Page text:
Most sulfide ores have traditionally been processed using pyrometallurgical techniques to produce a matte for further refining. Recent advances in hydrometallurgical techniques have resulted in significant nickel purification using these processes. Most sulfide deposits have traditionally been processed by concentration through a froth flotation process followed by pyrometallurgical extraction. In hydrometallurgical processes, nickel sulfide ores undergo flotation (differential flotation if Ni/Fe ratio is too low) and then smelted. After producing the nickel matte, further processing is done via the Sherritt-Gordon process. First, copper is removed by adding hydrogen sulfide, leaving a concentrate of only cobalt and nickel. Then, solvent extraction is used to separate the cobalt and nickel, with the final nickel concentration greater than 99%.
A second common form of further refining involves the leaching of the metal matte into a nickel salt solution, followed by the electro-winning of the nickel from solution by plating it onto a cathode as electrolytic nickel.
Purification of nickel oxides to obtain the purest metal is performed via the Mond process, which increases the nickel concentrate to greater than 99.99% purity. This process was patented by Ludwig Mond and has been in industrial use since before the beginning of the 20th century. In the process, nickel is reacted with carbon monoxide at around 40–80 °C to form nickel carbonyl in the presence of a sulfur catalyst. Iron gives iron pentacarbonyl, too, but this reaction is slow. If necessary, the nickel may be separated by distillation. Dicobalt octacarbonyl is also formed in nickel distillation as a by-product, but it decomposes to tetracobalt dodecacarbonyl at the reaction temperature to give a non-volatile solid.
Nickel is re-obtained from the nickel carbonyl by one of two processes. It may be passed through a large chamber at high temperatures in which tens of thousands of nickel spheres, called pellets, are constantly stirred. It then decomposes, depositing pure nickel onto the nickel spheres. Alternatively, the nickel carbonyl may be decomposed in a smaller chamber at 230 °C to create a fine nickel powder. The resultant carbon monoxide is re-circulated and reused through the process. The highly pure nickel produced by this process is known as “carbonyl nickel”.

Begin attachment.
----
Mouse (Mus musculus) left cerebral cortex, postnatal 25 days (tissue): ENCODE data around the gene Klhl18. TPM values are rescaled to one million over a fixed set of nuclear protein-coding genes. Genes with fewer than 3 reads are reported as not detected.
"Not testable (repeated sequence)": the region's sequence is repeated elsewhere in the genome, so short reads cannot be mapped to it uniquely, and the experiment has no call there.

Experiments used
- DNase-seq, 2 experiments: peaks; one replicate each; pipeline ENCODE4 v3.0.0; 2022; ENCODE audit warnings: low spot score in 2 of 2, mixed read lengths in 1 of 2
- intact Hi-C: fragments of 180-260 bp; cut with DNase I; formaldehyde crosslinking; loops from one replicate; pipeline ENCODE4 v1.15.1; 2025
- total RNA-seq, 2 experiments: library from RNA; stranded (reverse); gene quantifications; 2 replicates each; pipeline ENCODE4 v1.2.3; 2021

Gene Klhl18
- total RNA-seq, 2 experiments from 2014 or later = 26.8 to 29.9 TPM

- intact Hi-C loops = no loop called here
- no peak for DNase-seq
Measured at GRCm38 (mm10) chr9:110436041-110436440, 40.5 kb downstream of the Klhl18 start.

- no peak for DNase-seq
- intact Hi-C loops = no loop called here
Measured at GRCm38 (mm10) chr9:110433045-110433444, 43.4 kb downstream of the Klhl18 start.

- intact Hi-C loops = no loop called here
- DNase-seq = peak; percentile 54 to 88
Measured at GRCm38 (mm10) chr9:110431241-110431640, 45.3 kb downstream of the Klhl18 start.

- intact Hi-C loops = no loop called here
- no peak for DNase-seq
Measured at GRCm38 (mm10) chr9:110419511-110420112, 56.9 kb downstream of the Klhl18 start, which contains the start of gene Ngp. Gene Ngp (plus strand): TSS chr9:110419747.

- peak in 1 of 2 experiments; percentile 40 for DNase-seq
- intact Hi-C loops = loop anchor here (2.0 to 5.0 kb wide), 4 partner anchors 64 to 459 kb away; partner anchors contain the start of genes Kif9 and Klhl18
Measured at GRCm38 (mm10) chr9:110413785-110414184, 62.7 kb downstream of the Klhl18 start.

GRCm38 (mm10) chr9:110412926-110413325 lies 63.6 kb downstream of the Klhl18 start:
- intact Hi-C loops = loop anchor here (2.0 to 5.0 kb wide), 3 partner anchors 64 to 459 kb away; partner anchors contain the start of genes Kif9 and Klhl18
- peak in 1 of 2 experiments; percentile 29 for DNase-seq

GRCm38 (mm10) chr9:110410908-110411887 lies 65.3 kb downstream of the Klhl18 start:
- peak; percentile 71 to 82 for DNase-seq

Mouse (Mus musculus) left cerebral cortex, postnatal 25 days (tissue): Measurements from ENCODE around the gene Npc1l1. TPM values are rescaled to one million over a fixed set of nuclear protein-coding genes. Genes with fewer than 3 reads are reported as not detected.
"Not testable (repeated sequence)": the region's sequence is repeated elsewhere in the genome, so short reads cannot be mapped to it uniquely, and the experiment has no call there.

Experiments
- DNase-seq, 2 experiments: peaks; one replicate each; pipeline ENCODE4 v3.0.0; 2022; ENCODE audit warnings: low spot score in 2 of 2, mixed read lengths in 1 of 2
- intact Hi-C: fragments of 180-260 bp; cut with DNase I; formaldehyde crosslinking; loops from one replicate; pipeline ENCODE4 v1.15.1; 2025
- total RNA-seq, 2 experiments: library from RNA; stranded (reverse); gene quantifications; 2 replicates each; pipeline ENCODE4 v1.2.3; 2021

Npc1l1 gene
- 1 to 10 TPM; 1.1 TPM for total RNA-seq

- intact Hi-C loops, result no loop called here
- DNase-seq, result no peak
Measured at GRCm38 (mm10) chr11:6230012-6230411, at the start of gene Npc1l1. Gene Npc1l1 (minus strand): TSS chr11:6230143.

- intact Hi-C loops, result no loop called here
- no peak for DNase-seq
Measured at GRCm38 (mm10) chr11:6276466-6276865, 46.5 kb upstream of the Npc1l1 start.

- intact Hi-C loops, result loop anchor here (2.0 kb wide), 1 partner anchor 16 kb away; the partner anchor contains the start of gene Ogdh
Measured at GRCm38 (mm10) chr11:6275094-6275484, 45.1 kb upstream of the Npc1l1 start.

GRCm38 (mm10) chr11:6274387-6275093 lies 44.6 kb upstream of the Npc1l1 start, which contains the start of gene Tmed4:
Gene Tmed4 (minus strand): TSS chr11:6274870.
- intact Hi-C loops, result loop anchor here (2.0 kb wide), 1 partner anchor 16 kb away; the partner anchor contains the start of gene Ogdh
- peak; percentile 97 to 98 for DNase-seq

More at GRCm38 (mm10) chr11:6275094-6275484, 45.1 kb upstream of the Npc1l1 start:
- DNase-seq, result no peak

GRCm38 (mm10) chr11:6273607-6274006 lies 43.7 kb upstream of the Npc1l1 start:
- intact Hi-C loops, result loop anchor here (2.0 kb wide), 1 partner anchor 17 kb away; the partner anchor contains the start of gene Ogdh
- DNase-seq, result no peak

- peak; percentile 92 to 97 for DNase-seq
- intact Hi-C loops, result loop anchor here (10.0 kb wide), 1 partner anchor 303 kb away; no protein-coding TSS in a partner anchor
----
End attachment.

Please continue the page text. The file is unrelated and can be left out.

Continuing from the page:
Hydrometallurgy of Nickel
The high temperature (~250°C) acid pressure leaching of nickeliferous laterite ore has been practised commercially since the late 1950’s. The acid pressure leach solution is treated using hydrogen sulphide to produce a high grade sulphide containing at least 50% nickel. This mixed sulphide is then pressure leached to give a high purity concentrated nickel-cobalt solution, suitable for solvent extraction to separate the valuable metals. The nickel and cobalt are separately reduced to metal products.
The flow-sheet below shows the unit operations used in the process.
Source: Acid Leach Process-METMOC
The main source of the world’s nickel is from copper-nickel sulphide ores with those mined at Sudbury, Ontario being by far the most extensive. The principle nickel sulphide is pentlandite (NiFeS2), which is usually associated with chalcopyrite and iron sulphides. International Nickel (INCO) and Sherritt Gordon use a bulk Cu/Ni float pictured below, followed by selective flotation of the two elements into separate concentrates. Other Canadian producers leave separation to the smelters.
Flotation of a Copper/Nickel Ore Containing Pyrrhotite is as follows:
Generalized Flowsheet of the INCO Matte Separation Process is as follows:
Nickel flash smelting
Outotec® Nickel Flash Smelting Process is a benchmark nickel-smelting method and a clear global leader in the world’s primary nickel production from sulfide raw materials. Efficiency and improved environmental and in-plant hygiene have been the guiding principles in developing the process.